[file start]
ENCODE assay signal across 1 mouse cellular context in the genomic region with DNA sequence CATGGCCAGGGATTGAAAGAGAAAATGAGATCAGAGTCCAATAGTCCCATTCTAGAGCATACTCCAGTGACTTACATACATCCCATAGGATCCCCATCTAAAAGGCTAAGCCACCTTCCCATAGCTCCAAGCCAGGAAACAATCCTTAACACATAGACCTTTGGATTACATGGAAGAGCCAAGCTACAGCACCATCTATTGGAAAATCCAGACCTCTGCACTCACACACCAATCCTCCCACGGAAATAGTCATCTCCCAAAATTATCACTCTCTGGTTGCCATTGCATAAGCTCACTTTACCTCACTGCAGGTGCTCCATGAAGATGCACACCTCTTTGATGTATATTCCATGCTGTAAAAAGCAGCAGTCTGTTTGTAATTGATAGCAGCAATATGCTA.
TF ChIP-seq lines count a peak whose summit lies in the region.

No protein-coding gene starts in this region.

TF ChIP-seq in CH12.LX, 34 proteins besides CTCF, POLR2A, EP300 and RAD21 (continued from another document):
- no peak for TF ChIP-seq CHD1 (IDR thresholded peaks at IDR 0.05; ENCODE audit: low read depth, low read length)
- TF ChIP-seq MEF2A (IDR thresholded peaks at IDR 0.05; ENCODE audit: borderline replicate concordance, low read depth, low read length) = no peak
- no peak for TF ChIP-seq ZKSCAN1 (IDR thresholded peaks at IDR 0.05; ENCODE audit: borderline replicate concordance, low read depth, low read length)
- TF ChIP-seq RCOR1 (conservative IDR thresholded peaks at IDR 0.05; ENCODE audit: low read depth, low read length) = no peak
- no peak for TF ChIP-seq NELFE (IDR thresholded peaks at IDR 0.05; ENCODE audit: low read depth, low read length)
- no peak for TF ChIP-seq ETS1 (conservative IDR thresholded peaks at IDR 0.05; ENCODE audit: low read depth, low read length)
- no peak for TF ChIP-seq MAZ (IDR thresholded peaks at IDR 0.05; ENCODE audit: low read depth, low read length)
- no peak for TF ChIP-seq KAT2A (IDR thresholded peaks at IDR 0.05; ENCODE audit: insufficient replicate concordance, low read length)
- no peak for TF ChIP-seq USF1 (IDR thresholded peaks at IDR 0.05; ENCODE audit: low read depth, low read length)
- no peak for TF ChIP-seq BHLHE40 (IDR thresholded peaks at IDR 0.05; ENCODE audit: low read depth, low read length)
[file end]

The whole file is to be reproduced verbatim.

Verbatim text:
ENCODE assay signal across 1 mouse cellular context in the genomic region with DNA sequence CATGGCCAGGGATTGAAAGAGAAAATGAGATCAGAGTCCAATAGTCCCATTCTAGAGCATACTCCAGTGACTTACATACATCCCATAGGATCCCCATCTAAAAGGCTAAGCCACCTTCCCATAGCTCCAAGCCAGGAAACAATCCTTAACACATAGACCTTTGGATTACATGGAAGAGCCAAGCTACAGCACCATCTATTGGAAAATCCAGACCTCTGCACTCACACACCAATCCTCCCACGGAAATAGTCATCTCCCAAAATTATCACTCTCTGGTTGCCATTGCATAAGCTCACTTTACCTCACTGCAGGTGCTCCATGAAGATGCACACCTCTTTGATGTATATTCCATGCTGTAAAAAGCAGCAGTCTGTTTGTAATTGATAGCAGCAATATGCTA.
TF ChIP-seq lines count a peak whose summit lies in the region.

No protein-coding gene starts in this region.

TF ChIP-seq in CH12.LX, 34 proteins besides CTCF, POLR2A, EP300 and RAD21 (continued from another document):
- no peak for TF ChIP-seq CHD1 (IDR thresholded peaks at IDR 0.05; ENCODE audit: low read depth, low read length)
- TF ChIP-seq MEF2A (IDR thresholded peaks at IDR 0.05; ENCODE audit: borderline replicate concordance, low read depth, low read length) = no peak
- no peak for TF ChIP-seq ZKSCAN1 (IDR thresholded peaks at IDR 0.05; ENCODE audit: borderline replicate concordance, low read depth, low read length)
- TF ChIP-seq RCOR1 (conservative IDR thresholded peaks at IDR 0.05; ENCODE audit: low read depth, low read length) = no peak
- no peak for TF ChIP-seq NELFE (IDR thresholded peaks at IDR 0.05; ENCODE audit: low read depth, low read length)
- no peak for TF ChIP-seq ETS1 (conservative IDR thresholded peaks at IDR 0.05; ENCODE audit: low read depth, low read length)
- no peak for TF ChIP-seq MAZ (IDR thresholded peaks at IDR 0.05; ENCODE audit: low read depth, low read length)
- no peak for TF ChIP-seq KAT2A (IDR thresholded peaks at IDR 0.05; ENCODE audit: insufficient replicate concordance, low read length)
- no peak for TF ChIP-seq USF1 (IDR thresholded peaks at IDR 0.05; ENCODE audit: low read depth, low read length)
- no peak for TF ChIP-seq BHLHE40 (IDR thresholded peaks at IDR 0.05; ENCODE audit: low read depth, low read length)